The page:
Bruvel's Flow Head


Bruvel's Flow Head

Bruvel’s Flow Head

Hot on the heels of the RNC then the DNC, this particular Labor Day weekend the Telluride Film Festival provides a much needed escape from the vitriol and the noise. But where to go when as good as it gets gets to be too much and you need a break from your break?

In town, the silver screen bleeds into a number of local art venues.

Check out the images of acclaimed British photographer Michael Ward now on display at the Ah Haa School for the Arts, 300 South Townsend. Ward had an uncanny eye for news and social commentary and his work captures the mood of Britain from the 1950s –1980s. One image of a young Warren Beatty (from the “You’re So Vain” years) with Joan Collins stands out.

The Telluride Gallery of Fine Art, 130 East Colorado, features 12 images photographed by Leni Riefenstahl, all hand-picked by the artist to celebrate her 100th birthday. (She died at 101.) Riefenstahl was part of the trio – her colleagues were Francis Ford Coppola and Gloria Swanson– lauded as tributees at the very first Telluride Film Festival in 1974. (See related post for a video of the work.)

And at Dolce, 226 West Colorado, sculpture by French artist Gil Bruvel captures a Film Fest leitmotif: the here-today-gone-tomorrow reality at the core of human existence – and its corollary, carpe diem. His  “Flow Series” both embraces and expresses the prodigious scale of the new and constantly changing post-millennial world.

The artist is in town over Film Fest weekend to talk about his work.

“This will be Gil’s first visit to Telluride. I met him through another one of our artists, sculptor and furniture designer Jim Vilona, about five years ago and was instantly fascinated by his work and the complex ideas he manages to express in such intricate detail. Gil was originally a painter, who decided to translate some of his thoughts and images into 3D,” explained Beau Staley, owner, Dolce.

Archeologist Steven Mithen recently proposed the idea of “cognitive fluidity” as a way to explain how the modern human brain has evolved to mix types of intelligences over the course of time. There is no longer a real separation between art and science:  mathematicians routinely work with concepts of creativity and visual artists may draw from the laws of physics or biology as ways to investigate an image. But this concept of interconnectedness goes beyond the binary – one thing linked to another moving in one direction – and instead  involves uncovering new metaphors to represent our existence in an era in which “data,” be it ideas, perception, inspiration, or energy, flow in every direction.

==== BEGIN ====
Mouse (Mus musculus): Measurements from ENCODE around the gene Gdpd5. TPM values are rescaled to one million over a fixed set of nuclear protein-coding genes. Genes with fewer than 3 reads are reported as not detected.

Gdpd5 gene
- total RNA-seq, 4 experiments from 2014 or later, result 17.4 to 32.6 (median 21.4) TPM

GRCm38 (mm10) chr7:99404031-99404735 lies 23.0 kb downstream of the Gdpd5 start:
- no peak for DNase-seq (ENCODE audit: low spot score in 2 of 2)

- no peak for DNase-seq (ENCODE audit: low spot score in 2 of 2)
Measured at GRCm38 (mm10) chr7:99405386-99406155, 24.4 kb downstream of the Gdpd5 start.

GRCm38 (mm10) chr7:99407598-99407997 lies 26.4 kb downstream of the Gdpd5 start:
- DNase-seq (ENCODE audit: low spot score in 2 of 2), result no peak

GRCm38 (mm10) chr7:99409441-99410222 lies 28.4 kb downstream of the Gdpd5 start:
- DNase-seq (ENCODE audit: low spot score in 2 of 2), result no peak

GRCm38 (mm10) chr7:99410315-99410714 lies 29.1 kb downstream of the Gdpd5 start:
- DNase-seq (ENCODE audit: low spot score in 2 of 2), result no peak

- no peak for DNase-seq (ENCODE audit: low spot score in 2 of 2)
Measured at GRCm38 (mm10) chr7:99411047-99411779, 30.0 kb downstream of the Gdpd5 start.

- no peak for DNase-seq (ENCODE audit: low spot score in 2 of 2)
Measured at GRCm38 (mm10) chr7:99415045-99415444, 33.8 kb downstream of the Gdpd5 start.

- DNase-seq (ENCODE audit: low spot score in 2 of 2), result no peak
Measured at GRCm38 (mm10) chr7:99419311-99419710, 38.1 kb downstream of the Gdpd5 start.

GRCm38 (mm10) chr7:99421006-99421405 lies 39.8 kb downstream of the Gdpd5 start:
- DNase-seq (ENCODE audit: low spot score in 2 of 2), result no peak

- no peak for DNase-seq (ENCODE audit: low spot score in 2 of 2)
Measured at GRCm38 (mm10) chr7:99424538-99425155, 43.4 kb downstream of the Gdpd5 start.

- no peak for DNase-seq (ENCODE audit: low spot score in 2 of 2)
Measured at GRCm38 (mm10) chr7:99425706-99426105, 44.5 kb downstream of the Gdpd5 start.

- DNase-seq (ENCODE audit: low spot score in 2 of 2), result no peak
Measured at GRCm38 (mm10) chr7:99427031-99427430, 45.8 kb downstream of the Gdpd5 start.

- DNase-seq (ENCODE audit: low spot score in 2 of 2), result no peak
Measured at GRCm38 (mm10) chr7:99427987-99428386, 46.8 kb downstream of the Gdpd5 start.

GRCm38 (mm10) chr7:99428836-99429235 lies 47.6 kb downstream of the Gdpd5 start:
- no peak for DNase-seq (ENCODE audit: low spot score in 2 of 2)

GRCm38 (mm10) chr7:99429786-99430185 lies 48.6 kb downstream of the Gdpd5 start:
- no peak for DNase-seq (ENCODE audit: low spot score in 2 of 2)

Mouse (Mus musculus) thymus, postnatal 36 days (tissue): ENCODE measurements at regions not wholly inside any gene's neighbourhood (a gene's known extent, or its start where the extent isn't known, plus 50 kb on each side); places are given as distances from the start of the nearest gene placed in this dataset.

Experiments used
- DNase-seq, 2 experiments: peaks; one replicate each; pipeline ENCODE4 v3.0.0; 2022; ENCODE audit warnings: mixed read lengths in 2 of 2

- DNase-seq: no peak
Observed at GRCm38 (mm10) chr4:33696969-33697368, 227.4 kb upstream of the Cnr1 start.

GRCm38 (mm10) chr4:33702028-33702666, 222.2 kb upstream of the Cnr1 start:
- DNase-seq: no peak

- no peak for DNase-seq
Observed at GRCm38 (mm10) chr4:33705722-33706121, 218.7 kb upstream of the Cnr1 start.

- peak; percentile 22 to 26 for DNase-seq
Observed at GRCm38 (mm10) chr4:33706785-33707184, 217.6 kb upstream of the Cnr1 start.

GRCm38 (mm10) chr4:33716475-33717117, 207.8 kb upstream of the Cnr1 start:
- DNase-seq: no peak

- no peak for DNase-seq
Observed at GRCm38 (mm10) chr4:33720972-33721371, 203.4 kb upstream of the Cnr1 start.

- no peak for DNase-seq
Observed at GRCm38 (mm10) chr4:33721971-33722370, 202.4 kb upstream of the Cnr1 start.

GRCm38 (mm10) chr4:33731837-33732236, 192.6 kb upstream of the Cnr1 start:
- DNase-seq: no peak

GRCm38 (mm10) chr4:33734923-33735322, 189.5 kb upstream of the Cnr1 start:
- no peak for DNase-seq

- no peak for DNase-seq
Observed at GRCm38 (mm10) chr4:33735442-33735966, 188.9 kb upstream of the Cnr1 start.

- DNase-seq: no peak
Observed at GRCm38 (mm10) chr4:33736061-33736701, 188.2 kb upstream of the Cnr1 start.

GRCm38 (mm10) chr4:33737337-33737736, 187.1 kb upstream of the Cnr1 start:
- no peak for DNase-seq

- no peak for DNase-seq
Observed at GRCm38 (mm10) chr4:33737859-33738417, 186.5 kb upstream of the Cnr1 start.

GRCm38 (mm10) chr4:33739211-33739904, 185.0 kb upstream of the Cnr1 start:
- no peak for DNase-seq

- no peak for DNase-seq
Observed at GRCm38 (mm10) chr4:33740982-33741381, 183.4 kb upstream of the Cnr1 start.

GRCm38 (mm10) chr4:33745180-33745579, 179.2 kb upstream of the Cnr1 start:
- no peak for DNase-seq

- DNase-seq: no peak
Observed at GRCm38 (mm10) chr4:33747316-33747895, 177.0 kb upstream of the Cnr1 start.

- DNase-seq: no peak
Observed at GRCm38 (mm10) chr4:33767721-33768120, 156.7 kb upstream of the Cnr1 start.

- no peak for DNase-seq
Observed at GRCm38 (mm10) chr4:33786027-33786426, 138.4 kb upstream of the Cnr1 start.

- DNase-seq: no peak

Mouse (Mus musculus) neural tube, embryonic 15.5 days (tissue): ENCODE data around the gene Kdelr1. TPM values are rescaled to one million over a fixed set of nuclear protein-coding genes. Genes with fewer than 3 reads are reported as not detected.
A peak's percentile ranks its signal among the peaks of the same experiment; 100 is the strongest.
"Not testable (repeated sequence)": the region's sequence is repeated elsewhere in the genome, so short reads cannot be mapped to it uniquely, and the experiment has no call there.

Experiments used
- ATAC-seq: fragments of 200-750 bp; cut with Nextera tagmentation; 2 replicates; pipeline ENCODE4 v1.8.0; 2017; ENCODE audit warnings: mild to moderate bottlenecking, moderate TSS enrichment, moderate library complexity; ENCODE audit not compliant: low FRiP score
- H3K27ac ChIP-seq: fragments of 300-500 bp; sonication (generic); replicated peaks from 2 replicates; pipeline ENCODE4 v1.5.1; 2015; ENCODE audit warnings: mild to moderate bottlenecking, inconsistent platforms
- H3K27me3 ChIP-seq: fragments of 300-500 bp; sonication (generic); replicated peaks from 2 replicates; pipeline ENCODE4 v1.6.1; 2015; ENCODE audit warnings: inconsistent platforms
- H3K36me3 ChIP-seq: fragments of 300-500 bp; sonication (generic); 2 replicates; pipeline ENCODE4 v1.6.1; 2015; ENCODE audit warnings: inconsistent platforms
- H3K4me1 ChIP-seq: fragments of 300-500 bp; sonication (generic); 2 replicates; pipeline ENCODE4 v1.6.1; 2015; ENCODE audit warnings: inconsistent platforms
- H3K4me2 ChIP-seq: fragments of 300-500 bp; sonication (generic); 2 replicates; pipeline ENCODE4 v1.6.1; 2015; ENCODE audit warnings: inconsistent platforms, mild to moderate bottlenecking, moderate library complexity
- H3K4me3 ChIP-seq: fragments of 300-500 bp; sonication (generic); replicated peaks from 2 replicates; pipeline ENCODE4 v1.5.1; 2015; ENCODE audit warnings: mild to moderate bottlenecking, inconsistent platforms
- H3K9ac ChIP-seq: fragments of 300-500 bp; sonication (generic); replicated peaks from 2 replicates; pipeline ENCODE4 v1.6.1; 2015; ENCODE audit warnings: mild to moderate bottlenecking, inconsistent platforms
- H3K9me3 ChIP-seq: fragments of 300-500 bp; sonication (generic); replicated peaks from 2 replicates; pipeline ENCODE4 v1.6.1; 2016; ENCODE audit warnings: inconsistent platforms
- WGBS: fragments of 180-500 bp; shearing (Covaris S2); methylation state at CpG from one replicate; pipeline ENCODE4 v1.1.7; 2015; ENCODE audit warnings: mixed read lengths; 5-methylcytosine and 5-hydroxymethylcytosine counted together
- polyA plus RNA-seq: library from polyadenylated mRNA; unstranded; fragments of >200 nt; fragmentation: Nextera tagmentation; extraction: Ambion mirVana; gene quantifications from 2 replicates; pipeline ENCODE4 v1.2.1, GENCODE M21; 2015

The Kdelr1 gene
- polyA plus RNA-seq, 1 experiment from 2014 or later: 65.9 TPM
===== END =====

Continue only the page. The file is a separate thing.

Bruvel’s go with the Flow Series endeavors to express the fluidity of our contemporary age through monumental figures that embody the fragility of being in all its variety of experiences and states of mind, while also celebrating the vital energy that buzzes at the core of all living things. The “ribbons of energy” that comprise the work suggest we are both micro and macro, internal and external, discrete individuals and inextricably interconnected.

“I am an artist  because it is the conduit to release the ideas and visuals I carry daily. Since I was a little boy I have pursued my own exploration rooted in the unconscious mind and nurtured with daily practice using a variety of mediums of artistic expression. My artistic process developed organically from my father’s cabinet shop to the stainless steel sculptures I create today. I am very passionate about my current expression – Flow Series. It is the culmination of my life’s work.”

Born in Sydney, Australia, in 1959, Gil Bruvel’s French-born parents moved the family back to the south of France when he was four years old. While taking drawing lessons at age nine and learning sculpture basics, Gil proclaimed himself an artist. He began working in oils at the age of 12.

Gil’s father, a renowned cabinet maker, instilled in Gil an understanding of precise construction and design. His education included furniture design, which Gil applied to his functional art designs in metal years later.

In 1974, Gil began studies at an art restoration workshop in Chateaurenard, France, where he learned the techniques of old and modern masters as well as art history of the 14th – 20th century. His duties included restoring ancient ceilings, frescoes, and paintings. Thereafter, the artist set up his studio in St. Remy de Provence until 1986 ,when  he first made his way to the United States to establish a new permanent residence in 1990.

To preview the work, watch Clint Viebrock’s video.

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